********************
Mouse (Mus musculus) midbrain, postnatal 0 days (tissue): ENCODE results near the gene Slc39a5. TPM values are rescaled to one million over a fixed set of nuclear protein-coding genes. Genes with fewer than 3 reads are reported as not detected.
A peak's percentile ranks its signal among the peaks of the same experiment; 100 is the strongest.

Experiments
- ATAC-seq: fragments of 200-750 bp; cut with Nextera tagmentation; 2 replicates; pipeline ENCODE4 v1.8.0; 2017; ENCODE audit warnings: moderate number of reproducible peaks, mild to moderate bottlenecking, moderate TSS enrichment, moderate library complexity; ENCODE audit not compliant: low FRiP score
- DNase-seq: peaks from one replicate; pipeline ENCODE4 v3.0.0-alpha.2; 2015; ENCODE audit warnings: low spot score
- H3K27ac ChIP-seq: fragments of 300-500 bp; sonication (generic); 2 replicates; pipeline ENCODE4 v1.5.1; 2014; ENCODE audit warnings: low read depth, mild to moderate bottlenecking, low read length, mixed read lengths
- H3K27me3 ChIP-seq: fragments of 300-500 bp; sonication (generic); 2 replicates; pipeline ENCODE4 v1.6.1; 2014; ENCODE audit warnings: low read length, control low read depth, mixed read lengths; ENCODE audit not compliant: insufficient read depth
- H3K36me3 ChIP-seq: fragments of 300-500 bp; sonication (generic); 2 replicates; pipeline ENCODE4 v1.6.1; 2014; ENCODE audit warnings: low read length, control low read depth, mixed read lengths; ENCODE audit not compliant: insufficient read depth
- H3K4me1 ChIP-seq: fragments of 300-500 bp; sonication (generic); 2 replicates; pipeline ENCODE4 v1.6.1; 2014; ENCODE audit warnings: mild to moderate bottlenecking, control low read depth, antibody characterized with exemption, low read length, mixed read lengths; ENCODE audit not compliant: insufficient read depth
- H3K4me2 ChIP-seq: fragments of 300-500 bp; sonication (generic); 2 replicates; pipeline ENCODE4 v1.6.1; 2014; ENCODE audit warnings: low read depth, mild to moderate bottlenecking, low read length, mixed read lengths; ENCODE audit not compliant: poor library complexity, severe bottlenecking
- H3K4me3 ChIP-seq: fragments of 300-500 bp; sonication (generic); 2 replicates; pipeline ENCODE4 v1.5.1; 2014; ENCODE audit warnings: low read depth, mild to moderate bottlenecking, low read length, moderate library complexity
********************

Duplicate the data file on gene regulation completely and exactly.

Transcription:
Mouse (Mus musculus) midbrain, postnatal 0 days (tissue): ENCODE results near the gene Slc39a5. TPM values are rescaled to one million over a fixed set of nuclear protein-coding genes. Genes with fewer than 3 reads are reported as not detected.
A peak's percentile ranks its signal among the peaks of the same experiment; 100 is the strongest.

Experiments
- ATAC-seq: fragments of 200-750 bp; cut with Nextera tagmentation; 2 replicates; pipeline ENCODE4 v1.8.0; 2017; ENCODE audit warnings: moderate number of reproducible peaks, mild to moderate bottlenecking, moderate TSS enrichment, moderate library complexity; ENCODE audit not compliant: low FRiP score
- DNase-seq: peaks from one replicate; pipeline ENCODE4 v3.0.0-alpha.2; 2015; ENCODE audit warnings: low spot score
- H3K27ac ChIP-seq: fragments of 300-500 bp; sonication (generic); 2 replicates; pipeline ENCODE4 v1.5.1; 2014; ENCODE audit warnings: low read depth, mild to moderate bottlenecking, low read length, mixed read lengths
- H3K27me3 ChIP-seq: fragments of 300-500 bp; sonication (generic); 2 replicates; pipeline ENCODE4 v1.6.1; 2014; ENCODE audit warnings: low read length, control low read depth, mixed read lengths; ENCODE audit not compliant: insufficient read depth
- H3K36me3 ChIP-seq: fragments of 300-500 bp; sonication (generic); 2 replicates; pipeline ENCODE4 v1.6.1; 2014; ENCODE audit warnings: low read length, control low read depth, mixed read lengths; ENCODE audit not compliant: insufficient read depth
- H3K4me1 ChIP-seq: fragments of 300-500 bp; sonication (generic); 2 replicates; pipeline ENCODE4 v1.6.1; 2014; ENCODE audit warnings: mild to moderate bottlenecking, control low read depth, antibody characterized with exemption, low read length, mixed read lengths; ENCODE audit not compliant: insufficient read depth
- H3K4me2 ChIP-seq: fragments of 300-500 bp; sonication (generic); 2 replicates; pipeline ENCODE4 v1.6.1; 2014; ENCODE audit warnings: low read depth, mild to moderate bottlenecking, low read length, mixed read lengths; ENCODE audit not compliant: poor library complexity, severe bottlenecking
- H3K4me3 ChIP-seq: fragments of 300-500 bp; sonication (generic); 2 replicates; pipeline ENCODE4 v1.5.1; 2014; ENCODE audit warnings: low read depth, mild to moderate bottlenecking, low read length, moderate library complexity